Blog Tour: Medical Downfall of the Tudors




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Join us today for the blog tour of Sylvia Barbara Soberton’s new book Medical Downfall of the Tudors with an article called: When did Henry VIII and Katharine of Aragon stop sleeping together?

When did Henry VIII and Katharine of Aragon stop sleeping together?

Open any nonfiction book about the Tudors, and you will learn that that by 1524 Henry VIII had stopped sleeping with Katharine of Aragon.1 This, however, is one of the most enduring myths about Henry’s marriage to his first wife. In 1527, Henry VIII initiated a divorce case known in its early stages as the Great Matter. The King’s infatuation with Katharine’s maid of honour, Anne Boleyn, was cited among many courtiers as the real reason behind the royal divorce. However, Henry maintained that the fact that Katharine was previously married to his elder brother was the reason for his decision.

Katharine and menopause

Popular, as well as academic narratives, will tell you that Henry VIII and Katharine of Aragon stopped having sexual relations in 1524 and that by 1527 Katharine was already menopausal. The available evidence does not suggest that this is the case, however. While it is true that Katharine was forty-two when Henry decided to terminate their marriage, there is no evidence that she was going through menopause at the time or even before the year 1527. However, the Venetian ambassador probably wasn’t alone in thinking that Henry sought a divorce because Katharine was his late brother’s widow and because she was “of such an age” that he could no longer hope for offspring from her.2 Henry never referred to Katharine’s inability to bear children in general. Still, he always maintained that she was unable to bear him sons because she was his brother’s widow, and therefore God punished them with the lack of male heirs. His main reason to repudiate Katharine and marry Anne Boleyn was his desire to produce male children. Katharine was unable to produce sons, not because she was already menopausal, but because their union was cursed and offensive to God, in Henry’s view at least. This was Henry’s line of defence, and this he would strenuously maintain until the end of the proceedings.

Fertility was certainly not Katharine of Aragon’s problem. She conceived on a regular basis, although her pregnancies resulted either in stillbirths or the early death of infants (another persisting myth is that she endured numerous miscarriages). Only Princess Mary survived the perils of early childhood and lived to reach adulthood. Katharine’s last recorded pregnancy occurred in 1518, when she was thirty-three, about the same age Anne Boleyn was when she gave birth to her first child in 1533. If Henry feared Katharine was unable to bear him any more children, then why didn’t he say anything? The answer seems clear: Katharine was still deemed able to conceive.

Sleeping with the King

During the Blackfriars trial of the royal marriage in 1529, Thomas Boleyn said that it was common knowledge that “the King and Queen cohabited till about two years ago when he heard that the King was advised by his confessor to abstain from intercourse with the Queen, so as not to offend his conscience”.3 As the father of Henry VIII’s wife-to-be, Thomas Boleyn was certainly well informed about the goings-on in the royal bedchamber, and he said that Henry and Katharine stopped sleeping together in 1527. A letter from Cardinal Wolsey to the King’s representative in Rome said that Henry shunned Katharine’s bed because of “certain diseases in the Queen defying all remedy”.4 The implication was clear: Katharine’s unspeakable “diseases” were of an intimate nature. But if Katharine was indeed diseased, why didn’t Henry react earlier? Perhaps because, as Katharine of Aragon’s modern biographer asserts, “the Queen was not diseased”, and Wolsey was desperate to obtain the annulment.5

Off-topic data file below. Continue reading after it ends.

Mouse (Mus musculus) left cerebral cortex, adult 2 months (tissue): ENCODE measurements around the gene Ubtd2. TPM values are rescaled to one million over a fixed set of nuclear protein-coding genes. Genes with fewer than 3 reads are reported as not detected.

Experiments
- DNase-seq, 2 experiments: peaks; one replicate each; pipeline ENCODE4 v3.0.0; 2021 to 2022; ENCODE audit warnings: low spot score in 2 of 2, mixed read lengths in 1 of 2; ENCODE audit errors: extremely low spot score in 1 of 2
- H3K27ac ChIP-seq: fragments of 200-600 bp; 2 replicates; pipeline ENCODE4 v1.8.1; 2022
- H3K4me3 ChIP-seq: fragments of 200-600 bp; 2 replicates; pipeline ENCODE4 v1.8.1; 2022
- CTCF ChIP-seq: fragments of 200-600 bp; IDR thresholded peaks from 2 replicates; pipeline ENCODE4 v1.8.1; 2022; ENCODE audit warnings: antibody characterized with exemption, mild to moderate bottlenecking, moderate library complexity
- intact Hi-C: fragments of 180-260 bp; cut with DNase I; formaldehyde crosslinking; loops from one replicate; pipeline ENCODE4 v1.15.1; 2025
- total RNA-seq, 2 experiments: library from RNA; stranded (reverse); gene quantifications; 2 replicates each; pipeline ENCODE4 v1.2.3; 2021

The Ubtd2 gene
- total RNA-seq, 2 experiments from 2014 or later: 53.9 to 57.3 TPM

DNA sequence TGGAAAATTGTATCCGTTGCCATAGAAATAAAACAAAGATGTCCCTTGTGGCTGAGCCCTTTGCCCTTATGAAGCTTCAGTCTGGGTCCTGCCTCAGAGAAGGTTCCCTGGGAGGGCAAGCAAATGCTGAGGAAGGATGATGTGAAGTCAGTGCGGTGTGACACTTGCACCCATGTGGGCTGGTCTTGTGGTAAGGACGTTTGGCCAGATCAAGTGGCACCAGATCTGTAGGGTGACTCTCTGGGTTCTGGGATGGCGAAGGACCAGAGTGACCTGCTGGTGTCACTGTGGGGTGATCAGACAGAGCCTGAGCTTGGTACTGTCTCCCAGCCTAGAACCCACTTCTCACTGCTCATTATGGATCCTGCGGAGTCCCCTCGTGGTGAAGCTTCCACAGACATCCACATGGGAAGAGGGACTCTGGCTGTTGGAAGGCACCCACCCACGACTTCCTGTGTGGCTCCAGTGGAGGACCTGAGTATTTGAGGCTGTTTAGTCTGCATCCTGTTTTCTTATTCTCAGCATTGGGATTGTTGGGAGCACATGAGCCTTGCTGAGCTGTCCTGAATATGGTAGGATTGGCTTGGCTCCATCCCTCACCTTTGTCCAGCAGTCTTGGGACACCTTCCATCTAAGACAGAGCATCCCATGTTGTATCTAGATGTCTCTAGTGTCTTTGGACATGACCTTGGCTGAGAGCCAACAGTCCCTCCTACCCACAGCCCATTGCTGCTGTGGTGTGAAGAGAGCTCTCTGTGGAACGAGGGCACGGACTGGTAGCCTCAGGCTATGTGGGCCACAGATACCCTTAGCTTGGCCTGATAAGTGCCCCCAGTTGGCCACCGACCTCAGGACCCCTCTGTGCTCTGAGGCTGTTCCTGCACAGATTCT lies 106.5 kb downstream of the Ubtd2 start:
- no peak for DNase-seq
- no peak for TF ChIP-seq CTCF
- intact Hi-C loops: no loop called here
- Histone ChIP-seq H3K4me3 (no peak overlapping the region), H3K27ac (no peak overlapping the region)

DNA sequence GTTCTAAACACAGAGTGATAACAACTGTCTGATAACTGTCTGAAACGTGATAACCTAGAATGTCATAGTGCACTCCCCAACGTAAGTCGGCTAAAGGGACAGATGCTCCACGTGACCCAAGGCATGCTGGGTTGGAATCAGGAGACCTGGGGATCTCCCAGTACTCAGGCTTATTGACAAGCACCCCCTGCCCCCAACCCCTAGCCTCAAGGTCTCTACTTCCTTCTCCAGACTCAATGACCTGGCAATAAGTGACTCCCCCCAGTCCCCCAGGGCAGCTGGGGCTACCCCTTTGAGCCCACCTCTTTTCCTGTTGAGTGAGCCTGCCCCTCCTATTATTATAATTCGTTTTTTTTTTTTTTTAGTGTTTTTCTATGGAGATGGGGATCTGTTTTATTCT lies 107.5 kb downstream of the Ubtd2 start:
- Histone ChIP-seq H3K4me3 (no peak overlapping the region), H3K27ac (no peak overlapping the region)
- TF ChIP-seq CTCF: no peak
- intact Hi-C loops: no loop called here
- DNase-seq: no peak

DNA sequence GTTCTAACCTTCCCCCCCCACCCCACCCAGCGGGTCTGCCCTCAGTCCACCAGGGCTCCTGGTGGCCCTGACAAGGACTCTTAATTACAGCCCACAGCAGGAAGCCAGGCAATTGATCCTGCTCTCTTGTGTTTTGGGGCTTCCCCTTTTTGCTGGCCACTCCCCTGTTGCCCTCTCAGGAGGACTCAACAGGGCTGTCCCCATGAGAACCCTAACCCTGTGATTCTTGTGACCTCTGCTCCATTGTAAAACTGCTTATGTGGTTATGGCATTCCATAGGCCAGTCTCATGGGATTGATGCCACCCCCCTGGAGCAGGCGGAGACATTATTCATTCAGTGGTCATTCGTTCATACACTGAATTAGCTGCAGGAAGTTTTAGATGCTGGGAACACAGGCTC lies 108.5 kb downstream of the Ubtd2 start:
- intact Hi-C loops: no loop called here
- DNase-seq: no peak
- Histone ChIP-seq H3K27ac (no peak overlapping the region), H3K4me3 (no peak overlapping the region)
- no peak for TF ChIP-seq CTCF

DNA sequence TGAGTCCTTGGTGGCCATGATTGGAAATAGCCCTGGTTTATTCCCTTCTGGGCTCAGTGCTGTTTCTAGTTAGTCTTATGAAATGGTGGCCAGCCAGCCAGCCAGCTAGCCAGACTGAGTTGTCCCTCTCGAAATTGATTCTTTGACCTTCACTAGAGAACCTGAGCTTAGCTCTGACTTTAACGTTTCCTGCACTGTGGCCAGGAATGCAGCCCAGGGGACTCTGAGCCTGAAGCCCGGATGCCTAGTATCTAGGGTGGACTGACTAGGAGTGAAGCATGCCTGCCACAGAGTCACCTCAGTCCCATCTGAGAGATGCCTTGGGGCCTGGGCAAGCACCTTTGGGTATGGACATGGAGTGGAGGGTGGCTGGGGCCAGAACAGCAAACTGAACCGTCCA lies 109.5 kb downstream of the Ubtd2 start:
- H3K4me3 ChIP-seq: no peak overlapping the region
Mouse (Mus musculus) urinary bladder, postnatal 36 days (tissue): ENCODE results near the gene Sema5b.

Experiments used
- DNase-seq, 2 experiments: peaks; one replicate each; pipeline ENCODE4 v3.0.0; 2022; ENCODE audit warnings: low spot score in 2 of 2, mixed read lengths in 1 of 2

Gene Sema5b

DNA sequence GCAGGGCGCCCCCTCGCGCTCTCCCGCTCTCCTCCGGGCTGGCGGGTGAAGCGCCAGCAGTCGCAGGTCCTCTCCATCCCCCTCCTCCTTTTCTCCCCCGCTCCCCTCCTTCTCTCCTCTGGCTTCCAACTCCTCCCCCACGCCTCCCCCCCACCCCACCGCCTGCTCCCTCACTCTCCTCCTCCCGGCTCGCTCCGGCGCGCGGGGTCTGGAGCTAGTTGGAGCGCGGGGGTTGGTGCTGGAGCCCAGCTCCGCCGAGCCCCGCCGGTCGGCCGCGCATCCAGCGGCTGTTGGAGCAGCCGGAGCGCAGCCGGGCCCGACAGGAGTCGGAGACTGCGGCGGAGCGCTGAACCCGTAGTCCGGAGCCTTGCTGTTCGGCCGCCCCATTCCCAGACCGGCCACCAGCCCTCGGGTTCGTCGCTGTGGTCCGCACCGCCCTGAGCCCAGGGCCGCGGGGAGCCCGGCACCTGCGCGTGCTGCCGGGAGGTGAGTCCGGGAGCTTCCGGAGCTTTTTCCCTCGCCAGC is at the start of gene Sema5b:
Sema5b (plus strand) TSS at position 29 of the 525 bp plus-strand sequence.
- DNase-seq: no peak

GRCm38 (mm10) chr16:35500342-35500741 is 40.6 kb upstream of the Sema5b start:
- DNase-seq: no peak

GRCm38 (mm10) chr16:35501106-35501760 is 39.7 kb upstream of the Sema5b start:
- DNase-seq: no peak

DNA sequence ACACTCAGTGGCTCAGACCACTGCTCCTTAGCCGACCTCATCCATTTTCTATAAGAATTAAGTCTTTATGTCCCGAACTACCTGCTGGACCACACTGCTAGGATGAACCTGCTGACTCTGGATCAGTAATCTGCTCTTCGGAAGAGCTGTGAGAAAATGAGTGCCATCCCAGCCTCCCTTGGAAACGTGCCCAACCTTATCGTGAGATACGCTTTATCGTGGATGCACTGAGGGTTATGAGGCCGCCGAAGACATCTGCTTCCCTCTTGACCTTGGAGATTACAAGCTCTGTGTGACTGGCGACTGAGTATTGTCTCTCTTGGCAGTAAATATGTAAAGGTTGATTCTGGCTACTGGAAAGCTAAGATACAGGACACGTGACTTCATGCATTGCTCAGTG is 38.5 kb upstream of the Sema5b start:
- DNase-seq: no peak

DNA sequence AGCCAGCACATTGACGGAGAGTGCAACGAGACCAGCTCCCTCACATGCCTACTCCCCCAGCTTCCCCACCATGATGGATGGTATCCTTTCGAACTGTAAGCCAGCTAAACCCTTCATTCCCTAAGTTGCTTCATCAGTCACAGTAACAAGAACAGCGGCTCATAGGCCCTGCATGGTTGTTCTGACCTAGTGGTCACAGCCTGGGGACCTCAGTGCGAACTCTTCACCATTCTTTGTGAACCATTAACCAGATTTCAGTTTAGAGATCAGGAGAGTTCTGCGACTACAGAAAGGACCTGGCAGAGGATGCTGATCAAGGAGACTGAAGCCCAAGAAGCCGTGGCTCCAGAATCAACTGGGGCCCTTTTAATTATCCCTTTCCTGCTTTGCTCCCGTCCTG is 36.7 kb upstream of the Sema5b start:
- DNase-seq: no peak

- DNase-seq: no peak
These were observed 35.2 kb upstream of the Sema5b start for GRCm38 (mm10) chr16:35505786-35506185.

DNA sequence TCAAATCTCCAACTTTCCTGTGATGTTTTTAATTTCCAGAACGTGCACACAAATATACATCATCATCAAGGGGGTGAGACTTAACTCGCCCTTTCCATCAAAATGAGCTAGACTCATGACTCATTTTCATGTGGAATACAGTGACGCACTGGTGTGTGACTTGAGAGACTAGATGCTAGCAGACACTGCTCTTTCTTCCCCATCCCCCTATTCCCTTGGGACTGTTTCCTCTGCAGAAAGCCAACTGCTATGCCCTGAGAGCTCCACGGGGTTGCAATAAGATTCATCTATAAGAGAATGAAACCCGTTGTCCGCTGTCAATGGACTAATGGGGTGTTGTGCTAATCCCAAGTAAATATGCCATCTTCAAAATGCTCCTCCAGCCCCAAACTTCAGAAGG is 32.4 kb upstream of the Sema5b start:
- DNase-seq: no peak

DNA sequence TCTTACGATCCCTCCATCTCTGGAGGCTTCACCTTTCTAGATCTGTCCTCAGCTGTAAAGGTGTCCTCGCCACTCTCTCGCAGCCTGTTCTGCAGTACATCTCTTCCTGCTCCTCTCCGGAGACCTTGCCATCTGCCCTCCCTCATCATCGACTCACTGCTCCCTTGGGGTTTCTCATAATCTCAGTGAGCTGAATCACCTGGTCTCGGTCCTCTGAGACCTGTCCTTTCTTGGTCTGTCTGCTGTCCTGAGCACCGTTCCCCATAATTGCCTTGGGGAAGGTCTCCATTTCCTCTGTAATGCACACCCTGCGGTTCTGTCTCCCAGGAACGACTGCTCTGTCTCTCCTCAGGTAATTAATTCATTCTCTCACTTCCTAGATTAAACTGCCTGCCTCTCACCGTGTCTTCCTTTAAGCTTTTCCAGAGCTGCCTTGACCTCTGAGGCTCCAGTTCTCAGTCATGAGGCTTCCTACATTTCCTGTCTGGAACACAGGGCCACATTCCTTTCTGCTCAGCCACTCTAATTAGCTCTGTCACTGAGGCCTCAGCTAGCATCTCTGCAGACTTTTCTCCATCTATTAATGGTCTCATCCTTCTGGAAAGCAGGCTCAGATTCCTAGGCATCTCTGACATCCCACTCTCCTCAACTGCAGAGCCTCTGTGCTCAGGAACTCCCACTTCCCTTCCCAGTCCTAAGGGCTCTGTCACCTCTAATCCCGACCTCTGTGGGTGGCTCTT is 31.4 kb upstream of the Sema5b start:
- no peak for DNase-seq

A year later Henry resumed visits to Katharine’s bedchamber, and according to the Imperial ambassador, “they dine and sleep together”. This, the ambassador thought, was because Henry wanted to avoid accusations of “acting in defiance of the Queen’s conjugal rights”, as the lack of conjugal relations in a marriage was strongly condemned by religious authorities.6 There is no certainty that they had resumed a sexual relationship, but it is contradictory to earlier reports about Katharine’s mysterious diseases, which allegedly led Henry to shun her bed. Katharine’s staunch supporter, Eustace Chapuys, believed in 1535 that she was still fertile, and he based that observation on interviews with her physicians.7 If Katharine was menopausal at the beginning of the divorce case in 1527, Henry VIII could well have used that as proof that she was physically unable to bear him more children, as the stoppage of menstrual courses was understood as the end of a woman’s childbearing years. Yet he never did that.

Medical Downfall of the Tudors by Sylvia Barbara Soberton is available now in both the UK and the US

  1. See, for example, Robert Hutchinson, Young Henry: The Rise of Henry VIII, p. 134, Josephine Wilkinson, Mary Boleyn: The True Story of Henry VIII’s Favourite Mistress, Chapter 7.
  2. Letters and Papers, Henry VIII, Volume 4, n. 236.
  3. Letters and Papers, Henry VIII, Volume 4, n. 14.
  4. Ibid., n. 3644.
  5. Giles Tremlett, Catherine of Aragon: The Spanish Queen of Henry VIII, p. 276.
  6. Giles Tremlett, Catherine of Aragon: The Spanish Queen of Henry VIII, p. 276.
  7. Calendar of State Papers, Spain, Volume 5 Part 1, n. 165.






About Moniek 1821 Articles
My name is Moniek and I am from the Netherlands. I began this website in 2013 because I wanted to share these women's amazing stories.

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